Photo Credit: Brennan Schnell via Flickr
With the rest of the league still scrambling to strike the right intersection between traditional analysis and number-crunching, the Portland Trail Blazers are planted squarely in the middle. Terry Stotts and his coaching staff are fully immersed in the analytics movement but with a game plan that is awesomely old school.
Help-and-recover defenses are tantalizing and— under the right circumstances— wildly effective but they’re an easy segue to defensive vulnerability; a phenomenon that plagued Portland last season. No longer a team that flies in the face of its own mortality, Terry Stotts has engineered a system that accounts for the defensive limitations of the Blazers’ personnel. You won’t see LaMarcus Aldridge or Robin Lopez attempting to stymie a pick and roll by blitzing it past the three-point line, a popular maneuver to stop ball-handlers which often results in vulnerable 4-on-3 situations below the arc. Electing also to avoid double teams and the tumultuous nature of smallball mismatches, these Blazers work to resist strenuous overstretching.
Rather, they opt for soft coverage in pick and roll’s. The big men hang back to clog the lane, stop penetration and encourage mid range jumpers while guards fight like hell to get over top of picks— a faction of the game in which Damian Lillard has improved from abysmal to slightly below average. Thirty-five games in, the strategy is bearing some fruit. The Blazers allow a relatively high accuracy from midrange (40 percent) but they’re also tenth in opponent attempts, duping offenses into taking low-efficiency shots. What the Blazers give up inside the arc pays dividends outside it. No team has allowed less corner threes. Notably, the Blazers, at 5.7 3-pointers allowed, are behind the stifling Indiana Pacers by just one decimal point. While most defenses in the league are predicated on flexibility—for example, the Indiana Pacers often hedge with David West on pick and roll’s but Roy Hibbert prefers to hang back —the Blazers offer an exceedingly uncomplicated approach which lends itself to an air of consistency: Every opponent receives the same coverage.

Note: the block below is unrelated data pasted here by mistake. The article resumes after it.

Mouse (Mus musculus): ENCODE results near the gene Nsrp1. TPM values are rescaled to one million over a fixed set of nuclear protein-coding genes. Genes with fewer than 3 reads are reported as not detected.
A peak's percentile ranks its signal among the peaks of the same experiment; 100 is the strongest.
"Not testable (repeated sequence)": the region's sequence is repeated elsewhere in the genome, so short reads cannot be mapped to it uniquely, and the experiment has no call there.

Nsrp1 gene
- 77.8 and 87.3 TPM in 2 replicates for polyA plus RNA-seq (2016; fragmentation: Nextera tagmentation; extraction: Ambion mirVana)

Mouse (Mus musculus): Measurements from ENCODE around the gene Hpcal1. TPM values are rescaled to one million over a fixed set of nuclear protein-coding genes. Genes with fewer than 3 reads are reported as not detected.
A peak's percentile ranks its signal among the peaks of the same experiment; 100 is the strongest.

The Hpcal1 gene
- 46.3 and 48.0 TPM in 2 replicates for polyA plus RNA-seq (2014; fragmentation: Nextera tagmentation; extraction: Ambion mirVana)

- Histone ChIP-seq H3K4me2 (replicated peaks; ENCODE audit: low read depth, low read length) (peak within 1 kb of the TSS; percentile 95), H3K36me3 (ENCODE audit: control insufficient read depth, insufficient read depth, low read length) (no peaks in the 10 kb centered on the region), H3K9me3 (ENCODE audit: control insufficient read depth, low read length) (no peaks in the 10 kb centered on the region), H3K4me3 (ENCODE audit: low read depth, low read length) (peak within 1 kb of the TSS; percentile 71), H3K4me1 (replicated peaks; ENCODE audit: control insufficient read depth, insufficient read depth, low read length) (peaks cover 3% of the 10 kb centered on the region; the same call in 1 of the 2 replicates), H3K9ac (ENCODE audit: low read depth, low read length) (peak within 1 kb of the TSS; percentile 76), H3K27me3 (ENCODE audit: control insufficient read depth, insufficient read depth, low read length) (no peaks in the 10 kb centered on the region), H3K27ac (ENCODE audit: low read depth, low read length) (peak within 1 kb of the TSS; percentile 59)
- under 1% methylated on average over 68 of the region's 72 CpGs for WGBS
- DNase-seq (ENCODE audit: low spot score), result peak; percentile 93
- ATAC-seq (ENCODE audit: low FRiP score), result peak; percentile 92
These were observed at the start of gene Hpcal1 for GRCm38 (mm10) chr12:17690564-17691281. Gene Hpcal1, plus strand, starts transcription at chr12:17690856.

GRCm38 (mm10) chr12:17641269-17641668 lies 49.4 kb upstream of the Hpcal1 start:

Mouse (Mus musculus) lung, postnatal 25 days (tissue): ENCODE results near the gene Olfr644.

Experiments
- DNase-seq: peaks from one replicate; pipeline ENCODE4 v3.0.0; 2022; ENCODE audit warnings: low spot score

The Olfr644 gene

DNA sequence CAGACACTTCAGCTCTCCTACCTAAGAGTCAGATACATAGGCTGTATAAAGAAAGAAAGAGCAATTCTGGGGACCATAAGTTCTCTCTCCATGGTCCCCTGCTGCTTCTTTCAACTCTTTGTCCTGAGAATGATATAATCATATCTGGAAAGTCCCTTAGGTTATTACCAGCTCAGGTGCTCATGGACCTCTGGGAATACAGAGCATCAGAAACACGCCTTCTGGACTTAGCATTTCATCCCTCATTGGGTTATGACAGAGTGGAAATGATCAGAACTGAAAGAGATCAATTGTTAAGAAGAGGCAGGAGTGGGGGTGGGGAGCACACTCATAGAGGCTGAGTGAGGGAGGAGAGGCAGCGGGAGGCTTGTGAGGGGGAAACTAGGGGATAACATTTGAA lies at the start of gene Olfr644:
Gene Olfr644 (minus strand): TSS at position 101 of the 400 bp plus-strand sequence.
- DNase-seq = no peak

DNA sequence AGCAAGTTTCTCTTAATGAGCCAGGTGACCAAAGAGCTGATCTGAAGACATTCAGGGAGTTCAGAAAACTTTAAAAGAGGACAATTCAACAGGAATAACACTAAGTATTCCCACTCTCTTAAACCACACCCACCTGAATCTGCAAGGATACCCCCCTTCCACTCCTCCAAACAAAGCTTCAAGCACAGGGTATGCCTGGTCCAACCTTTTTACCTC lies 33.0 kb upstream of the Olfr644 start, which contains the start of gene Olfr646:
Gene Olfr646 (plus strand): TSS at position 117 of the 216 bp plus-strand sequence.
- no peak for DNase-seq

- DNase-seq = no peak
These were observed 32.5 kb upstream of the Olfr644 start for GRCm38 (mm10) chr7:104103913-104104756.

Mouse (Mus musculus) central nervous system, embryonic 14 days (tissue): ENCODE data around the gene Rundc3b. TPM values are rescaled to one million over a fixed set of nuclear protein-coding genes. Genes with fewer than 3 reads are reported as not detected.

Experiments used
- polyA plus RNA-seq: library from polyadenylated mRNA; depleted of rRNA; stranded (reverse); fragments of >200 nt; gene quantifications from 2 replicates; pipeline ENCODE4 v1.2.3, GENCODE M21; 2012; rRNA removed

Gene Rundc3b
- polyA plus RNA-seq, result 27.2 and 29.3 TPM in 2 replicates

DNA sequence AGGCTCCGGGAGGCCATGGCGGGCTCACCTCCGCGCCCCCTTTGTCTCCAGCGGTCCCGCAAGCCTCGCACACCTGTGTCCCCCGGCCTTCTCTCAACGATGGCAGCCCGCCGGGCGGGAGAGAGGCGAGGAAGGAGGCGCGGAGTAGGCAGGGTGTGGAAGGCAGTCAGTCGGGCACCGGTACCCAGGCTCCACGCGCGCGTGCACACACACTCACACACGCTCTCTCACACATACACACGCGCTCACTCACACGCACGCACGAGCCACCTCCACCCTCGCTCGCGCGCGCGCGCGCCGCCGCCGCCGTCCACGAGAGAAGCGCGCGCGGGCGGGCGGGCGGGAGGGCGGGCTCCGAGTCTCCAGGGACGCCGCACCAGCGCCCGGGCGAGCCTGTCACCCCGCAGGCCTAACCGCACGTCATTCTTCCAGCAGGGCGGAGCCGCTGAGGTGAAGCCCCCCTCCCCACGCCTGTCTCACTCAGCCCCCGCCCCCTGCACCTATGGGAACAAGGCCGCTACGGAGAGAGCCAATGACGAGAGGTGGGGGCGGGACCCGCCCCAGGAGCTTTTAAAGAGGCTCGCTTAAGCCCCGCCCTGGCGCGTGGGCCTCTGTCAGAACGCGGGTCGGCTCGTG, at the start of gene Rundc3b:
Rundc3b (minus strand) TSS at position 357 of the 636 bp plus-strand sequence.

It’s a system that maximizes their potential while simultaneously capping it. Can Portland’s 20th ranked defense contort and compete with the San Antonio Spurs and Miami Heats of the NBA? Probably not. But it’s a welcome deviation from last year’s team, which sported one of the NBA’s five worst defenses. Portland can thank a revamped bench unit and a Lopez’s better than advertised rim protection for a great deal of its success but it’s still the system that looms large. Other teams would be shrewd to take a page out of Stotts’ notebook here. There’s no doubt that an extensive defensive repertoire can make for an elite defense. But a good system does not a good defense make. Implementing a scheme that’s an analogous with the strengths of your players is essential, a philosophy the Blazers stay true to on both sides of the ball.
The Blazers’ one-track defense is met by a dynamic, versatile offense. In both accuracy and points, the Blazers are a top seven unit from both above the break and the corner three. In fact, they’re the best team in the league from above the break. And a dribbling paradox, the Blazers are behind only the Charlotte Bobcats when it comes to midrange attempts. These aren’t your Tom Thibodeau-era Chicago Bulls that were top five in midrange attempts over the past two seasons, however. The Blazers take and make midrange shots by design, not puzzling ignorance. Aldridge is one of the league’s premier midrange shooters and he’s in the midst of a career season. Lillard’s struggling from the floor this season but he hasn’t lost a step from midrange. Ironically, if the two sides ever stood in opposition to each other, the Lillard-Aldridge tandem would be perfectly suited to send the Blazers’ defense into fits. This is just another in the broad list of ways Stotts has balanced an analytically driven approach with realistic guidelines; in essence, cognitive dissonance with a definitive purpose. The Blazer’s remarkable shooting from all over the floor lends itself to another discord.
Thirty-five games in, we’re only beginning to legitimize the Blazers’ greatness. It’s as if we expect them to carry on as something of an 82-game vaudevillian sequence of endless coming out parties— all of which have an asterisk attached. Why? The reality is all too sensical: Portland is shooting at a historically unsustainable clip. The unsophisticated nature of their defense is a boon but its that same built-in advantage which makes it easier to scout and break down. To some extent, these Blazers will fall. But the goal—this season, at least— was never contention. No Icarus, Terry Stotts knows the Blazers aren’t designed to weather combustible temperatures. If the Blazers fly in the face of anything, it’s the logic that success is only measured by Finals appearances. Ironically, it’s through this graceful acceptance of fate; this compromise, that Stotts has concocted a formula to skyrocket the Blazers into a Western Conference powerhouse.
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